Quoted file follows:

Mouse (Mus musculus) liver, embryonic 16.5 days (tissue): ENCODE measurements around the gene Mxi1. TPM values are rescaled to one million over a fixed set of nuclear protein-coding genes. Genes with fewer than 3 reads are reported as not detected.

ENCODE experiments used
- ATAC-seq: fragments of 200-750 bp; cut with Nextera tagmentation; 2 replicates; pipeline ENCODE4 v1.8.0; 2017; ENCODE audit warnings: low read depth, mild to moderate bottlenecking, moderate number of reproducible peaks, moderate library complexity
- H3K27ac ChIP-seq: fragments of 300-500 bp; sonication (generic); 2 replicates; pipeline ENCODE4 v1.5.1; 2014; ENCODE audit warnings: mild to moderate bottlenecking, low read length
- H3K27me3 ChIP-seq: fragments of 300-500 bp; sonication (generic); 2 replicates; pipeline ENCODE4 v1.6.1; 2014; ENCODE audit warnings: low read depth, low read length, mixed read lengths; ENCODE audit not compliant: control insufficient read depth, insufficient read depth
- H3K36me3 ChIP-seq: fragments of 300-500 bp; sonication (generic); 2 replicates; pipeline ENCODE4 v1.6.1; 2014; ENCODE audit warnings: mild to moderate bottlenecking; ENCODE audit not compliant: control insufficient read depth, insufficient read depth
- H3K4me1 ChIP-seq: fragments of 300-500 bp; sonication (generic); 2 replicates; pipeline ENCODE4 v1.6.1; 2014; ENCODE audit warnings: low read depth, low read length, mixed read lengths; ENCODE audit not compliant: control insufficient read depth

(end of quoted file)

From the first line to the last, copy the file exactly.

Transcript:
Mouse (Mus musculus) liver, embryonic 16.5 days (tissue): ENCODE measurements around the gene Mxi1. TPM values are rescaled to one million over a fixed set of nuclear protein-coding genes. Genes with fewer than 3 reads are reported as not detected.

ENCODE experiments used
- ATAC-seq: fragments of 200-750 bp; cut with Nextera tagmentation; 2 replicates; pipeline ENCODE4 v1.8.0; 2017; ENCODE audit warnings: low read depth, mild to moderate bottlenecking, moderate number of reproducible peaks, moderate library complexity
- H3K27ac ChIP-seq: fragments of 300-500 bp; sonication (generic); 2 replicates; pipeline ENCODE4 v1.5.1; 2014; ENCODE audit warnings: mild to moderate bottlenecking, low read length
- H3K27me3 ChIP-seq: fragments of 300-500 bp; sonication (generic); 2 replicates; pipeline ENCODE4 v1.6.1; 2014; ENCODE audit warnings: low read depth, low read length, mixed read lengths; ENCODE audit not compliant: control insufficient read depth, insufficient read depth
- H3K36me3 ChIP-seq: fragments of 300-500 bp; sonication (generic); 2 replicates; pipeline ENCODE4 v1.6.1; 2014; ENCODE audit warnings: mild to moderate bottlenecking; ENCODE audit not compliant: control insufficient read depth, insufficient read depth
- H3K4me1 ChIP-seq: fragments of 300-500 bp; sonication (generic); 2 replicates; pipeline ENCODE4 v1.6.1; 2014; ENCODE audit warnings: low read depth, low read length, mixed read lengths; ENCODE audit not compliant: control insufficient read depth